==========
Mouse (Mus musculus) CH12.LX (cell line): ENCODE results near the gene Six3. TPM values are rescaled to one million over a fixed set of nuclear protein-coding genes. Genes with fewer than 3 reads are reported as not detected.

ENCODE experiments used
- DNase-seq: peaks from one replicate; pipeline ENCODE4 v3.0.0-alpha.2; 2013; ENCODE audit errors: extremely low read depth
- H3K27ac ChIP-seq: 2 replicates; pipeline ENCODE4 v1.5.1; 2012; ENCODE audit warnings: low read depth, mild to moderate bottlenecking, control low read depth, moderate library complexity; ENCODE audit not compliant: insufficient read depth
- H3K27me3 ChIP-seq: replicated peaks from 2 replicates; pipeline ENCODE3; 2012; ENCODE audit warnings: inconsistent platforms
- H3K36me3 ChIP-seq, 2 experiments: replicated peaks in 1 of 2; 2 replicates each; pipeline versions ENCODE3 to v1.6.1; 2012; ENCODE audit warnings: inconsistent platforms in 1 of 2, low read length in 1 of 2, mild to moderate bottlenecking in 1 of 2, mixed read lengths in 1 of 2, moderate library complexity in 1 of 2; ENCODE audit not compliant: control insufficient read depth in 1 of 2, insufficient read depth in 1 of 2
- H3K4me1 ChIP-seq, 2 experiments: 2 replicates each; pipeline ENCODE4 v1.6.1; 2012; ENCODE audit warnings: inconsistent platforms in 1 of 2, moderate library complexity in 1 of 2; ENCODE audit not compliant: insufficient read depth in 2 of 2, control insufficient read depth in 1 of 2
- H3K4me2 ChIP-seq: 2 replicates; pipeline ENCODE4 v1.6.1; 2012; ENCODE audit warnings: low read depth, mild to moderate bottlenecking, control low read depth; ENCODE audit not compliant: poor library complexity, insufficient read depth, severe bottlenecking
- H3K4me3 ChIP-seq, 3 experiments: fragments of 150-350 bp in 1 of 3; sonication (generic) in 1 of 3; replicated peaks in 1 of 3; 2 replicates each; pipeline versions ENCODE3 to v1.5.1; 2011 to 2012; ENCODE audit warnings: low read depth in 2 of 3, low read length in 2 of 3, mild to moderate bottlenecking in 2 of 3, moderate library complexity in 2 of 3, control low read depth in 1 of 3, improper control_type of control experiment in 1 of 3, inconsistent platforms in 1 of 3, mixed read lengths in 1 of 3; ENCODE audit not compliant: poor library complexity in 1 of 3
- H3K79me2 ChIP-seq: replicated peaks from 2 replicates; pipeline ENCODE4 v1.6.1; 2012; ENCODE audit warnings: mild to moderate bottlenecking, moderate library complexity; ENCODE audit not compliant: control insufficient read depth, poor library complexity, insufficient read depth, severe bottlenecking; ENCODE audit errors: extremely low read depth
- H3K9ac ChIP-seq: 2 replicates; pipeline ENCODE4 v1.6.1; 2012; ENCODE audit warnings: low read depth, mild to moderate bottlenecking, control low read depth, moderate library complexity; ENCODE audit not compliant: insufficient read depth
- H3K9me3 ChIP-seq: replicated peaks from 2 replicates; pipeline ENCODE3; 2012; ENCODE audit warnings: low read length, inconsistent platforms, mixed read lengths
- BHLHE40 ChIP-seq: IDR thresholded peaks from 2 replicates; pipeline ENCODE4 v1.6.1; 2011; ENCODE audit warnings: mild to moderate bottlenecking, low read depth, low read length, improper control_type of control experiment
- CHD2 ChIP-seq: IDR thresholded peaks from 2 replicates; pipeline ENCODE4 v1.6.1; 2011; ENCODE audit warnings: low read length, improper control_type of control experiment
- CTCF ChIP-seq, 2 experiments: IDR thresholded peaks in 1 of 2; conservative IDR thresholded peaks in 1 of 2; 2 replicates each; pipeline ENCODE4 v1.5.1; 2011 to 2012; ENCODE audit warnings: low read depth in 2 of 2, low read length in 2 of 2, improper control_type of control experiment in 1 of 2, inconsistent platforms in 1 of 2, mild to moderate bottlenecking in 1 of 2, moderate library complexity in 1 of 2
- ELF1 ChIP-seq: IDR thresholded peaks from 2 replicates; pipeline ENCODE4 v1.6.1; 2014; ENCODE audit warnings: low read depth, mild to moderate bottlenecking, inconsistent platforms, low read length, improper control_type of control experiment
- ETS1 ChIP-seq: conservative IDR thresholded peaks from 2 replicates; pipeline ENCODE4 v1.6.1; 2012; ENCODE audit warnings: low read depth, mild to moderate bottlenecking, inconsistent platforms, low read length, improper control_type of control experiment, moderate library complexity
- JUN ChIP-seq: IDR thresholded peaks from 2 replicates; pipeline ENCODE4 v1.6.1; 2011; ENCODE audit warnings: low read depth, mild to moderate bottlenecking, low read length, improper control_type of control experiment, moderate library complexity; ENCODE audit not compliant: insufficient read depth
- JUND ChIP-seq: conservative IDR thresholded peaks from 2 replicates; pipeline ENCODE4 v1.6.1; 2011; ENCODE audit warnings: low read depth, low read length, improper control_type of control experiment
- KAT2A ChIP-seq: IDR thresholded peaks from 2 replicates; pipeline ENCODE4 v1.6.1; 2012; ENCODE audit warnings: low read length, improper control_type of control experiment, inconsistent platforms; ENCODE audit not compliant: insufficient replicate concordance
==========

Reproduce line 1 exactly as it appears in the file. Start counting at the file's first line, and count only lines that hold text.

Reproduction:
Mouse (Mus musculus) CH12.LX (cell line): ENCODE results near the gene Six3. TPM values are rescaled to one million over a fixed set of nuclear protein-coding genes. Genes with fewer than 3 reads are reported as not detected.